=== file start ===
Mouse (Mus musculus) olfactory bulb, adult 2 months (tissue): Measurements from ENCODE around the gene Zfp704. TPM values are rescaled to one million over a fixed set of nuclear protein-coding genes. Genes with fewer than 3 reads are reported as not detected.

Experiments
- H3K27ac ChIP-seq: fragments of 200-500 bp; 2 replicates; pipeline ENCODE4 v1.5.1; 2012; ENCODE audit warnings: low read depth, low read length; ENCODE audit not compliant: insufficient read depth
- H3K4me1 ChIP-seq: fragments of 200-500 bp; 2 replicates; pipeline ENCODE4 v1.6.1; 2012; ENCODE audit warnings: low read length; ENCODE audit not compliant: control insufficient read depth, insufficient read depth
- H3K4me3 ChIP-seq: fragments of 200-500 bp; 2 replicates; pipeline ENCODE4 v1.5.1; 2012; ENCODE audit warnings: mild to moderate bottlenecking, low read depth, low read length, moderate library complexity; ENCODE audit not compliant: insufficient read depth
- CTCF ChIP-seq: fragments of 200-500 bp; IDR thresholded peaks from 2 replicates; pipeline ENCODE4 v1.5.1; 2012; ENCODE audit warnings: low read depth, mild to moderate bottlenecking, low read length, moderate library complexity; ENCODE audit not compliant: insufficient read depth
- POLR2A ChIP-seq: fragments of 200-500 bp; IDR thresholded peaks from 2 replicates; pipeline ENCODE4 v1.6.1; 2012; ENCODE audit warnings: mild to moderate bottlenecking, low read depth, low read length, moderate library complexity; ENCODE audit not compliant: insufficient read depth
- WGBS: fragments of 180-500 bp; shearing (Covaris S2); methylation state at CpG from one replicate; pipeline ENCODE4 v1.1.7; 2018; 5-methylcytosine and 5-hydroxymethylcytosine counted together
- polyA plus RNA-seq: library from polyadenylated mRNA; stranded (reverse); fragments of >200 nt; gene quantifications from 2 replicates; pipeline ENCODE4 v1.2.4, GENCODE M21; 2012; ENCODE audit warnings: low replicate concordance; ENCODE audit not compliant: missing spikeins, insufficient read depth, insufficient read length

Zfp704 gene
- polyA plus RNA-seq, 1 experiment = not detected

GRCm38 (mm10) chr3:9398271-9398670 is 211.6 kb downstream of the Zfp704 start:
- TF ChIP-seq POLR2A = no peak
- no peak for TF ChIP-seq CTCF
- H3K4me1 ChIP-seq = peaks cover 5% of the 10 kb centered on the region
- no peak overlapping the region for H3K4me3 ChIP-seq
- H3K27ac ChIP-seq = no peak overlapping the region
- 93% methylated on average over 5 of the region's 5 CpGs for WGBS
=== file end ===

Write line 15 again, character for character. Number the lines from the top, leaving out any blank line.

- H3K4me1 ChIP-seq = peaks cover 5% of the 10 kb centered on the region